Recently, a bunch of online articles have been spreading the news about Kirsten Dunst’s supposed—and, if true, first— directorial project: a film adaptation of The Bell Jar. Plath’s only novel, it was inspired by her own experiences as a young woman. Set in the 1950’s, The Bell Jar is the story of Esther Greenwood, a budding writer, who moves from Boston to New York City after scoring an internship with a women’s magazine. Whilst in New York, Esther experiences a series of incidents and misadventures before finally going back to Boston. However, once back home, her psychological condition begins to change dramatically until, overcome with depression, she toys with the idea of taking her own life.
Reportedly starring Dakota Fanning as the troubled Esther, Dunst’s The Bell Jar will not be the first time cinematographic attention has been paid to Plath and her work. In 2003, Christine Jeffs released the biopic Sylvia, in which Plath was portrayed by Gwyneth Paltrow alongside Daniel Craig as her husband, the English poet Ted Hughes. The novel itself was previously adapted in 1979 by Larry Peerce, though it failed to tap in to Esther’s inner dimension, her traumas and her eventual journey to recovery. As Janet Maslin wrote in her New York Times review, “the movie barely even goes skin-deep. The audience isn’t given the slightest clue about Esther’s quirks, her fears, her peculiarly distorted notion of herself. She seems to be afraid of sex, and she also seems to be the object of amorous attention from most of the women she knows but, beyond that, the movie doesn’t explain a thing.” Here, Maslin underlines perfectly the great challenge Dunst will have to face if she does embark upon such a project. She will have to make Esther’s mental disorders and subsequent collapse apparent to the audience in both a sympathetic and subtle way, just as Plath portrayed them on the page.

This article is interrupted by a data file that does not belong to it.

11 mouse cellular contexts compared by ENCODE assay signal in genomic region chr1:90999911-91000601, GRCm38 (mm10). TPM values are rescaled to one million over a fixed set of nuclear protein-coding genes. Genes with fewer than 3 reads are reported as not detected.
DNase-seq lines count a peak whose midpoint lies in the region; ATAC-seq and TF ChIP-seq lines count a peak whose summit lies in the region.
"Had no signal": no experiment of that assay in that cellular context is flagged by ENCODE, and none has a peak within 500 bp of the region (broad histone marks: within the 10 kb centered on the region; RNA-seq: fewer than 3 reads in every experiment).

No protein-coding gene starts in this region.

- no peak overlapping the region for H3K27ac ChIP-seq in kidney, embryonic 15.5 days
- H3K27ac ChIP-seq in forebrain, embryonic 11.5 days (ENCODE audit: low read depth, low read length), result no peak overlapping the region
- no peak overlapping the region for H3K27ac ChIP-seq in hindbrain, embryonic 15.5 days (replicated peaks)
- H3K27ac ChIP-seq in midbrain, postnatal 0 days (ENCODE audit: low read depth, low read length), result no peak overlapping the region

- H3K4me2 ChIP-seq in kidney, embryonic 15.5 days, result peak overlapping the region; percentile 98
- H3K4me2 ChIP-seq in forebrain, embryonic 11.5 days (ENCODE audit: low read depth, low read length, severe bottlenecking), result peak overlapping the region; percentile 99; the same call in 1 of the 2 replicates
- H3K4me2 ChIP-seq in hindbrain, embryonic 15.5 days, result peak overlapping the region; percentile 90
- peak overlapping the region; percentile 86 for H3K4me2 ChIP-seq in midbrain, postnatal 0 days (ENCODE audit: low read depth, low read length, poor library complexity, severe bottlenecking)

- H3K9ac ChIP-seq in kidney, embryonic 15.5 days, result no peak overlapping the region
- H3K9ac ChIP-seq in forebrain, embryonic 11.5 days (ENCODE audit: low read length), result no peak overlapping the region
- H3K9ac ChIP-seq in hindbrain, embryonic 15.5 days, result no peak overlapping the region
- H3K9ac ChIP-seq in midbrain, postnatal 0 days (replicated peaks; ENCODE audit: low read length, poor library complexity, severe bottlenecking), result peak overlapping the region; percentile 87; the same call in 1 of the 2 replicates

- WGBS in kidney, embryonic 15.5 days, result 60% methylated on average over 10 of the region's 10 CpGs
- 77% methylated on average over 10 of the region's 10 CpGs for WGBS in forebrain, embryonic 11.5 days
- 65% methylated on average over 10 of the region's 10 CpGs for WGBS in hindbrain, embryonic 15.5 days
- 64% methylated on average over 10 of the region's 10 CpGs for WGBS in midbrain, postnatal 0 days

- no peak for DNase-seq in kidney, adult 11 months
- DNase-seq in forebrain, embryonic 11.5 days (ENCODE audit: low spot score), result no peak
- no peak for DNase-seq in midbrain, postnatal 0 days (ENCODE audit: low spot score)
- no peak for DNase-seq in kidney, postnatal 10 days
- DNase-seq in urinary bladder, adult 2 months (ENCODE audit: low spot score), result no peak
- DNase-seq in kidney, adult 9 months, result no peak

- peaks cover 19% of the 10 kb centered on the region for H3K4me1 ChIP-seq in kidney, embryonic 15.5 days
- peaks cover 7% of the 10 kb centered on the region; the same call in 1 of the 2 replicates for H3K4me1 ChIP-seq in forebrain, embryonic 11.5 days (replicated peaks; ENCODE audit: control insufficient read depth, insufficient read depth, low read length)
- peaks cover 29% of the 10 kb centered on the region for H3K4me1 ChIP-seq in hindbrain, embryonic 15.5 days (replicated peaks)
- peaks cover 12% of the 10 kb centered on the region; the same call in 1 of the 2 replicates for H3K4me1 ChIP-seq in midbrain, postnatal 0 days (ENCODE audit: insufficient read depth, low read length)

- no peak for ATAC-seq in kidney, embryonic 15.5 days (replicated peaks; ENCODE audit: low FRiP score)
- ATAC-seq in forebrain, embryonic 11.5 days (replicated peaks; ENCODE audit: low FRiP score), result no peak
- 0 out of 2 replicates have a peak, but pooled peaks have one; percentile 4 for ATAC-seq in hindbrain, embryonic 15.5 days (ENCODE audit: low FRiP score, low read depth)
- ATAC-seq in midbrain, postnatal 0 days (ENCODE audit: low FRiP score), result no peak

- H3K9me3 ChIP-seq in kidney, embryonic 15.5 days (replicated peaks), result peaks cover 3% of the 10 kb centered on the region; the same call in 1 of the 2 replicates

The Bell Jar will undoubtedly strike a chord with many contemporary twenty-something women who, like Esther, may have moved to a big city after finishing their degree, full of hopes and dreams, only to find that success is not always so easy to achieve. Esther struggles— though perhaps in a more extreme way— with the same problems many young women face today, whether living in New York City or elsewhere, such as London. Esther finds it hard to choose which kind of woman she must be: whether a wife and mother, a poet, an academic and, in her precarious state of mind, these three potential paths clash together, creating a confusion that leaves Esther feeling paralysed. Plath uses a marvellous metaphor to describe this feeling, imaging Esther’s life— and by extension, her own— as a beautiful fig tree of which every branch is a different path, every fruit a different achievement. Esther sits in front of this tree longing for each and every fig and, whilst unable to choose which to pick, all of the figs rot and the tree is left as bare as she feels her life will be.
As an actress, Dunst has played a number of troubled and rebellious characters, such as Lux Lisbon in The Virgin Suicides and, of course, the ill-fated queen in Marie Antoinette. Perhaps, as a director, she will be able to use these experiences in creating the story of Esther, another strongly rebellious female figure. With this premise— and with Dakota Fanning playing the protagonist—Dunst adapting Plath could be a match made in heaven.
Edited by Sophie Walker